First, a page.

Discovery: Cocaine Eggs, Chapter 16

“Is that a lighthouse, Marol?” Rory asked.

“Oh, that’s Loggerhead Key Lighthouse, we’re close to our photoshoot. We’ve traveled farther than I thought.”

“A loggerhead is the sea turtle, right?”

“Yes, and they come onto the beaches to reproduce. The whole area is off-limits to hunters, but historically turtles were a natural food source for the European sailors. The unsuspecting turtles would swim up on the beach at night to lay their eggs, only to find themselves rudely inverted and carted off by three or four men. Each one weighed two hundred to five hundred pounds. Hunting turtles became a social event, referred to as “turning turtle.”

“That lighthouse island doesn’t look big enough to make camp for your shoots,” he decided. The island was simply a sand spit with a tower on top.

“Oh no, we camp on Garden Key, three miles away. If you look straight east, you can see a structure. That’s where we camp.”

“That looks like a castle, a fortress.” Rory pointed to a brown structure on an island far to their right.

“Yes, that’s Fort Jefferson. After the War of 1812, a group of forts from Maine to Texas was built to provide defense for the United States of America. This fort was named after President Jefferson and was intended to be the greatest in the chain.”

She turned to look for her brother.

“Hugh let’s go to Garden Key and see if the fort has any damage.”

“How old is the fort?” Rory asked.

“Two hundred years old. It was first a lighthouse. The fort was built to protect the southern coastline of the new United States and the lifeline of commerce to and from the Mississippi River. Remember, Thomas Jefferson just purchased Louisiana from France in 1804. Now you folks had a lot more southern real estate to guard instead of a few colonies along the Atlantic coastline. And the War of 1812 made that painfully clear.” As they approached the island, the brick walls of the fort loomed in front of them. Rory looked down at the water.

“Marol, we’re not very deep, I can see the bottom of this reef.”

“Deepwater is a few minutes south, Rory. Havana Cuba is only ninety miles away, separated by the Florida Straits, which drop down 6,000 feet.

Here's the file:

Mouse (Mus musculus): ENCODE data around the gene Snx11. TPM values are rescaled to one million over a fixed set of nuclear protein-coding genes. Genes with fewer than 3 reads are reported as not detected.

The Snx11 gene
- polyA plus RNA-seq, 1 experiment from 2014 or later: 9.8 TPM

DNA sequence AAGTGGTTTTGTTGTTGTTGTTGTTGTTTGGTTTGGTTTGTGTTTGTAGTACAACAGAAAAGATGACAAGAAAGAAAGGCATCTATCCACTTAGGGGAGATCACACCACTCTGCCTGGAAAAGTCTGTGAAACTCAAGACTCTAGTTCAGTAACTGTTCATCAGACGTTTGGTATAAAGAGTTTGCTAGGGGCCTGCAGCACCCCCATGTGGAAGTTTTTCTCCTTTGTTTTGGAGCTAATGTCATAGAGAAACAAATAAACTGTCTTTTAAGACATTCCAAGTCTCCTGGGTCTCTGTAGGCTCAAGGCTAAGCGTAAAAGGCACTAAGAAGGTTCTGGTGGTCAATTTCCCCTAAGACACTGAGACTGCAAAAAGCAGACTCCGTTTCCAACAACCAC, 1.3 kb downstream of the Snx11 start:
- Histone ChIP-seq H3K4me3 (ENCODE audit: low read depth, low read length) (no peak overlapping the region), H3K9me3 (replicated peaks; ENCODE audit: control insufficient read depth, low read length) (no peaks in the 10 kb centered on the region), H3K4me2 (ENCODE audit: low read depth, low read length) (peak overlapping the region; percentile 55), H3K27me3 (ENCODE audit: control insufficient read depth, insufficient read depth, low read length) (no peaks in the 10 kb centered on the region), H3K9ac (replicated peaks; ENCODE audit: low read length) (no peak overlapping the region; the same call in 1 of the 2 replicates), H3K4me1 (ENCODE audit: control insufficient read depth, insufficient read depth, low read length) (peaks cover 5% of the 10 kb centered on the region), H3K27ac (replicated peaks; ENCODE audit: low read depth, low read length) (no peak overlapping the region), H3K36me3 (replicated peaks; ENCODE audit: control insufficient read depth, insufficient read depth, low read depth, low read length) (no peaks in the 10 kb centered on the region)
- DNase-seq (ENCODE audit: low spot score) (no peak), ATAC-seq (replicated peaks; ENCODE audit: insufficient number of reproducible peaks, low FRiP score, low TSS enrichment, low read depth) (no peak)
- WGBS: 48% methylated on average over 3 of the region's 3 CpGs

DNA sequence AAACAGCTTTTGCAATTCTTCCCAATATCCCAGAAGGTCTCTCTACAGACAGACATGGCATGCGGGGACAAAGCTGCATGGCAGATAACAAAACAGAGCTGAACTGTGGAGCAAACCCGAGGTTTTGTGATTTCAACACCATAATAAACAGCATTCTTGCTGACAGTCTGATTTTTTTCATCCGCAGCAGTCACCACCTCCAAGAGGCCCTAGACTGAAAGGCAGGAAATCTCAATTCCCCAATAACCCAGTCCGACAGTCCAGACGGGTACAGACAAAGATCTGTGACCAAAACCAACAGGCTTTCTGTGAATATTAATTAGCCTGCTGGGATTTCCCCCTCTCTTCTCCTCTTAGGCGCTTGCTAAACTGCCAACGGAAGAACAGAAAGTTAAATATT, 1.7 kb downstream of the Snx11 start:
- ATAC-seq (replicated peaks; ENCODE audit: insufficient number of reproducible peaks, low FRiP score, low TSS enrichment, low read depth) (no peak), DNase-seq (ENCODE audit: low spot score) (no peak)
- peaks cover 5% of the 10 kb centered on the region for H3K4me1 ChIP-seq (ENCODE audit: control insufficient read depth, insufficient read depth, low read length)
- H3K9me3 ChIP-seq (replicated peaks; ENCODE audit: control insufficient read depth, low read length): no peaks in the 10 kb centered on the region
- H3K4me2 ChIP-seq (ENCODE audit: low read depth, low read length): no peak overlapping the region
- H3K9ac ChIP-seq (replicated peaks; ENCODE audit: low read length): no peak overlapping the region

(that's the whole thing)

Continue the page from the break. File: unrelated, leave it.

The strait carries the Florida Current, the beginning of the Gulf Stream, from the Gulf of Mexico up the Atlantic seaboard.”

“Wow, the water is so transparent.”

“It’s warmer too. The water temperatures run between seventy to eighty-five degrees. I’ll take you snorkeling first chance, I promise.”

The boat turned south into the channel leading to the Fort Jefferson dock.

“The fort is a large, hexagonal, two-story, brick edifice with parapets along its top.”

Rory nodded. “Look,” he pointed. “The parapet is a darker color than the lower two stories. They must have added it later.”

“The lower stories are built with bricks made in Pensacola, from Florida soil. The fort stayed in Union hands during the Civil War. Because they weren’t done with the place when the war started, all the top bricks came from Maine.”

“What a fun story.” Rory smiled. “You know a lot about this place.”

“History is one of my favorite things, and because I travel so much, I’m always learning the history of the places. The moat around the fort offers great places to snorkel. Coral is growing all over the rocks, there are a lot of fish, and lots of things to see.”

Captain Abié slowed the boat and aimed for the dock in front of the fort, less than a quarter-mile away.

“See those things sticking from the water? Those are pilings from the old coaling dock. There were two coaling docks, on the north and south, and both are great places to snorkel. That’s the south dock ruins, but you don’t want to go into the pilings there. It’s too dangerous as they’re falling apart. But cool fish are living among them.”

“What kind of fish do you see here? I’m used to orange Garibaldi, and moray eels, and clawless lobsters on the west coast.”

“In the pylons, I saw a nurse shark, which is not dangerous, a lemon shark, a few barracuda, and a sting-ray. The coolest thing though is the tropical fish, the iridescent parrotfish,” she smiled. “Oh, and the blue sergeant majors, which you’ll see all over. They swim with you wherever you go snorkeling. Then there are; blue tang, beautiful live coral, sea fans that are a dark purple, sea urchins, and finally starfish. It’s gorgeous, Rory.”

Rory and Marol were on the port side, nearest the island, peering over the gunwales into the tropical watery world.

“What’s that white round thing, Marol?”

“Hmm, let me see.”

“Look right there; I see white coral down there.”

“It must be trash. Coral isn’t white, at least not until it’s bleached.”

“Someone dumped a bunch of trash, and there’s more in front of the pilings. That’s interesting.”

Hugh and Kip moved to the bow and stern handling the ropes and preparing to dock on Dry Tortugas. Fort Jefferson was directly in front of them, still imposing after two hundred years. Its brickworks still very much intact, even the moats held water just as designed.

“Why do forts have big picture window openings on the second floor?” Rory asked.

“Those are embrasures, openings in the walls for the cannon to fire. Every cannon was so big it had its special room, referred to as casements, or gun chambers. They form the backbone of the fort.”

Captain Abié cut the engine, and the men tied the boat.